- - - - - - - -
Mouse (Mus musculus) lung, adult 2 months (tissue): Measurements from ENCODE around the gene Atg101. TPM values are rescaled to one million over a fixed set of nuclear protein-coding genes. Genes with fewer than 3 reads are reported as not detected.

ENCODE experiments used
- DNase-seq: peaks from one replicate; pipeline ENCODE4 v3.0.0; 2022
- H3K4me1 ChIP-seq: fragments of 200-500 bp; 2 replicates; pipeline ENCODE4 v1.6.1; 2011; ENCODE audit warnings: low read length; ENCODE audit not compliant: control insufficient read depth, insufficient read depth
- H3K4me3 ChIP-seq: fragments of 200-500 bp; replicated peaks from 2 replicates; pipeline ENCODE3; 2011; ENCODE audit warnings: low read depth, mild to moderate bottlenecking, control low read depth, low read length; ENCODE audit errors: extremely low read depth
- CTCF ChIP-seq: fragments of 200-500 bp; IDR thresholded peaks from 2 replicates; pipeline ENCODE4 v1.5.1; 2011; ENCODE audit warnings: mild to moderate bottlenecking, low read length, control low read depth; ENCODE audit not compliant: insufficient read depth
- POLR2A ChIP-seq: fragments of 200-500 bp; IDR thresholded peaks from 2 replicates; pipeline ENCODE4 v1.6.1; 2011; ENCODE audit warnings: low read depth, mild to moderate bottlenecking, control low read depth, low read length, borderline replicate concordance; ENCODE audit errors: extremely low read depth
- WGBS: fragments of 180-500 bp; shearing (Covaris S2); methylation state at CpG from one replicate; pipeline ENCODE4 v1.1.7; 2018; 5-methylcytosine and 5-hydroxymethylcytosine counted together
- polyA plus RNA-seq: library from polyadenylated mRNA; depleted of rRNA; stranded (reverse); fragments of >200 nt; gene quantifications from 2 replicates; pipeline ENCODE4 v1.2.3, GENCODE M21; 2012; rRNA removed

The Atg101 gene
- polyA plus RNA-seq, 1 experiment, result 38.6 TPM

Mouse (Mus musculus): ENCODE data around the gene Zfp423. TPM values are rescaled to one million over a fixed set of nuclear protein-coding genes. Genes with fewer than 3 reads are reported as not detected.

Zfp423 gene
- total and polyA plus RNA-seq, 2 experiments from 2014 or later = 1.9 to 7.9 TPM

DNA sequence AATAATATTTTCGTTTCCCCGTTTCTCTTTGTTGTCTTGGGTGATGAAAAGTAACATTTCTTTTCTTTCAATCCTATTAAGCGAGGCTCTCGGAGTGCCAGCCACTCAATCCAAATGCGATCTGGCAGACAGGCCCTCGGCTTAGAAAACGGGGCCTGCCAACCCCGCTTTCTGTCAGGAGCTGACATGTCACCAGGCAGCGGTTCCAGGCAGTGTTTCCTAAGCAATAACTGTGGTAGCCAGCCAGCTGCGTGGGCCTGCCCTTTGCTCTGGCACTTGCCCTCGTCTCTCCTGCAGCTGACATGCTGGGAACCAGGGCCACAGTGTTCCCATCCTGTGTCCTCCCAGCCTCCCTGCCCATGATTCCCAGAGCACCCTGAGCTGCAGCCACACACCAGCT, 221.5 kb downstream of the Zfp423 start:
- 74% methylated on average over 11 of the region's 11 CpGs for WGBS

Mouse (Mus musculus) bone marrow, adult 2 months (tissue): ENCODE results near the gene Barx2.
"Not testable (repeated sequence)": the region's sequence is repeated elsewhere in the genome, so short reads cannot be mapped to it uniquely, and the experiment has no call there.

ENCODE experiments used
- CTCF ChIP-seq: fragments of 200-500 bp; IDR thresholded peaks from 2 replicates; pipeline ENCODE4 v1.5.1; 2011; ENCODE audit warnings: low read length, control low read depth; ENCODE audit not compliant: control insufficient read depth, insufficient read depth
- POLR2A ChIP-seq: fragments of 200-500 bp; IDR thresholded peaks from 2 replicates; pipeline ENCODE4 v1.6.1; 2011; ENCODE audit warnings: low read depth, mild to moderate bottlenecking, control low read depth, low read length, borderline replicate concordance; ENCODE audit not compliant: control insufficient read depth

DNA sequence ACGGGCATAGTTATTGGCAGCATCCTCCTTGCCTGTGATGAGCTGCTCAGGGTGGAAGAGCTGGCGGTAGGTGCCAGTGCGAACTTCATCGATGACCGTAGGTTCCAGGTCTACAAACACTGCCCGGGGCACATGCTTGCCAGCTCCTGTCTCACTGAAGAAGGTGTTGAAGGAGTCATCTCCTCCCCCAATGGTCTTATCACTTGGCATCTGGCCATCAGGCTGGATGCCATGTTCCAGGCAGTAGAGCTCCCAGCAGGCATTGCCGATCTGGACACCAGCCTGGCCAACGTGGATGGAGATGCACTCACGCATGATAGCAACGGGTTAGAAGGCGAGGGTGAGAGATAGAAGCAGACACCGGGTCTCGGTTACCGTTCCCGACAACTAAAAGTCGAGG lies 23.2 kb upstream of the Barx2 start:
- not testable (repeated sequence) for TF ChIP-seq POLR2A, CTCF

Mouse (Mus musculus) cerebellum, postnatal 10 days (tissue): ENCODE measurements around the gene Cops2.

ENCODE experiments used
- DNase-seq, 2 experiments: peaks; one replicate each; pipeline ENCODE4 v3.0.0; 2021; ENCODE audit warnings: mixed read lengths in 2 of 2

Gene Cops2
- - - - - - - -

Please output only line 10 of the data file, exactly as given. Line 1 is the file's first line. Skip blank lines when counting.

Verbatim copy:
The Atg101 gene